The Holy Scriptures relate that when the Immaculate Conception, already full of grace, gave the angelic messenger Her Fiat, “Behold the handmaid of the Lord; be it done to me according to thy word,” She was overshadowed by the Holy Ghost. The Lord of all was made Man, and “the woman” became Theotokos  (literally from the Greek, “God-bearer,” or in a variable translation, “God’s mother”). At the moment Our Lady became the Mother of God, She also became the spiritual Mother of all mankind. From that same instant, the new Adam and the new Eve together began the Redemption of mankind.
Those who truly adore the Christ Child in the manger also honor the Perpetual Virgin who brought Him forth. In a similar manner, those who possess devotion “to Jesus through Mary” make their own the witness of St. Alphonsus: “The more we honor Mary, the more we shall honor God,” for when Our Lord came to free us all, He did not disdain the humility of the Immaculate Virgin’s womb.
“And she brought forth her first-born son, and wrapped him up in swaddling clothes, and laid Him in a manger; because there was no room for them in the inn.”  Born in poverty and adored only by the humble Virgin, St. Joseph, and poor shepherds, the Christ Child would later be sought by wise men from the east, following a star.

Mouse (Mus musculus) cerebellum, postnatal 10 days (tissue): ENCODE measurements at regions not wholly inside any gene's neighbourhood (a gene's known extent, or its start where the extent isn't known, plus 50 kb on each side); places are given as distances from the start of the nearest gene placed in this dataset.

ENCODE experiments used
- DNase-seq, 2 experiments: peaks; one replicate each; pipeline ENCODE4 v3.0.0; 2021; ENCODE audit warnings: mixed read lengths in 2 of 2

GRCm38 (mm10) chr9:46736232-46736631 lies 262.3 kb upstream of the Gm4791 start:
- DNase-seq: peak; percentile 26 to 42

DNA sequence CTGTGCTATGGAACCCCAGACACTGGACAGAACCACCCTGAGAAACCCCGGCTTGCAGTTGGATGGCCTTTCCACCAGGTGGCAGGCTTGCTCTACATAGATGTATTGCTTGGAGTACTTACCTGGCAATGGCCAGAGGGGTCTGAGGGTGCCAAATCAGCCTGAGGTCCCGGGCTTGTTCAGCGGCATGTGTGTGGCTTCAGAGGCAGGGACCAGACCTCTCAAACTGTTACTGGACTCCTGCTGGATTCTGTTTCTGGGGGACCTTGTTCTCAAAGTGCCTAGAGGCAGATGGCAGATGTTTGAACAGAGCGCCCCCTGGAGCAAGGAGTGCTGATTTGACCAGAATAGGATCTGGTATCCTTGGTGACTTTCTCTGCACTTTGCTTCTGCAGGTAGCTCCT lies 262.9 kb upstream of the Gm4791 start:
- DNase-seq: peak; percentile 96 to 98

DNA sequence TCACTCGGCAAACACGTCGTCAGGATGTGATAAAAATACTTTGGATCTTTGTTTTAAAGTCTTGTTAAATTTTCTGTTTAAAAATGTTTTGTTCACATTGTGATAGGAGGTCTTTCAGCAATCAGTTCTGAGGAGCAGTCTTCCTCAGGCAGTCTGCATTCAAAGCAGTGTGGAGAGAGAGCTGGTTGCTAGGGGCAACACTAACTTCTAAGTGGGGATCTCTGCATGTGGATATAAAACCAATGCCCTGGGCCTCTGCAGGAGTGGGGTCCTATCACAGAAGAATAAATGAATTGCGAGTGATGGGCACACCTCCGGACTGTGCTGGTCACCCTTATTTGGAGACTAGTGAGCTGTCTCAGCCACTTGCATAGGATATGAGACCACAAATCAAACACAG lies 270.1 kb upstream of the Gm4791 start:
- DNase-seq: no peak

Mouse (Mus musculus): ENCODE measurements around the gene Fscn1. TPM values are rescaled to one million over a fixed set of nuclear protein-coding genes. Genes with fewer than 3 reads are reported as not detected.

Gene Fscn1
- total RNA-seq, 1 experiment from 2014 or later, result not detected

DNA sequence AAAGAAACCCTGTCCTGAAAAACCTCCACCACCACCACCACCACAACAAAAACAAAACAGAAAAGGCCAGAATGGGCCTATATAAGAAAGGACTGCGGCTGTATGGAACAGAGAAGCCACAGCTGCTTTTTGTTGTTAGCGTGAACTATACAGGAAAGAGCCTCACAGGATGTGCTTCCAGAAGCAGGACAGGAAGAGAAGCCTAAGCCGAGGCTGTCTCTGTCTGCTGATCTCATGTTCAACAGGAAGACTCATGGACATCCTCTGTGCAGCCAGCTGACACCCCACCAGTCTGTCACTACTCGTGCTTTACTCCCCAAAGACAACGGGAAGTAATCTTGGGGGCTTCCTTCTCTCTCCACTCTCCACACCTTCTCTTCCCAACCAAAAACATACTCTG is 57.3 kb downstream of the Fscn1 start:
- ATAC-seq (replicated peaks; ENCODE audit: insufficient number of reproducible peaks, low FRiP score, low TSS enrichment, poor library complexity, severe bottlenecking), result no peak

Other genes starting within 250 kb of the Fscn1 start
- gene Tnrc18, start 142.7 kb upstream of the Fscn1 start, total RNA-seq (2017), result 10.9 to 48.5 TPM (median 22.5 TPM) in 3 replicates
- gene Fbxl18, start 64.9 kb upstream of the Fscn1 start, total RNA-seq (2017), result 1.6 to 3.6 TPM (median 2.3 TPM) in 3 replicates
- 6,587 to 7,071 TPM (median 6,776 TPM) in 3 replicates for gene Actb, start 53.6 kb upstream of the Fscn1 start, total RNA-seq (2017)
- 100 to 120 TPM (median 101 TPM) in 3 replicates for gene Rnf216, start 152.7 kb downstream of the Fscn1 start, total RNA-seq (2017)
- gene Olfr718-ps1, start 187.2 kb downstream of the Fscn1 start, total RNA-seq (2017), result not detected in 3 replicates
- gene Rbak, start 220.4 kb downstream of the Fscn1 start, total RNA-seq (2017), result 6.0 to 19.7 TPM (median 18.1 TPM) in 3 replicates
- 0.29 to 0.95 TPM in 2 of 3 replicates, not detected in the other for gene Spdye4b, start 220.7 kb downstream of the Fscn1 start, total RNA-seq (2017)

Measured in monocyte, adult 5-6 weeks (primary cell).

“And entering the house, they found the child with Mary, his mother, and falling down they adored him.” So do all the faithful throughout time forever find Christ – always with Mary, His Mother and ours.
 2 Cor. 4,15
 St. John Eudes, The Admirable Heart of Mary (Buffalo, NY: Immaculate Heart Publications, under license from Loreto Publications, Fitzwilliam, NH. Republished from the 1847 edition): p. 80.
 P.J. Chandlery, S.J., Mary’s Praise on Every Tongue (London: Manresa Press, 1919) at
 Canon George D. Smith, D.D., Ph.D., The Teaching of the Catholic Church: A Summary of Catholic Doctrine, Vol. I (New York: The MacMillan Co., 1959): p. 526.
 St. Alphonsus de Liguori, loc.cit.
 St. Thomas Aquinas, The Summa Theologica, First Part of the Second Part, Question 85, Second and Revised Edition, 1920
 1 Cor 15: 44-49
 Rom. 5:14,17
 Canon Smith, op.cit., p. 523.
 St. Ephrem, Op. Syr., tom.ii, p. 325. Cited by Canon Smith, op. cit., p. 531.
 Canon George D. Smith, op.cit., p. 524.
 Ibid., p. 528. (Emphasis added.)
 St. Alphonsus de Liguori, op.cit., p. 303.
 Gen. 2:21-22.
 Jn. 1:14.
 St. Bernard, Sermo de Duodecim praerogativis B.V.M., I, 2. Cited by Smith, op.cit., p. 530.
 Ps. 25:8.
 Gen. 3:15.
 Canon George D. Smith, op.cit., p. 526.
 De Verbo Incarnato, p. 401 (Rome, 1912). Cited by Smith, op.cit., p. 530.
 Fr. H. O’Laverty, B.A.,The Mother of God and Her Glorious Feasts (Rockford, IL: TAN Books and Publishers, 1987; republished from the 1908-1915 edition): p.4.
 Canon George D. Smith, loc.cit.
 Jn. 8:58.
 Haer. V.19.
 Gen. 3:20.
 St. Proclus, Patriarch of Constantinople (d. 446), Orat. 6, cited by P.J. Chandlery, S.J., op. cit., Section IX.
 Lk. 1:38.
 The dogma that Mary is Theotokos, because Her Son Jesus is one Person but with two natures (divine and human; the hypostatic union), was formally defined at the Third Ecumenical Council of Ephesus in 431 A.D.
 Lk. 2:7.
 Matt. 2:11.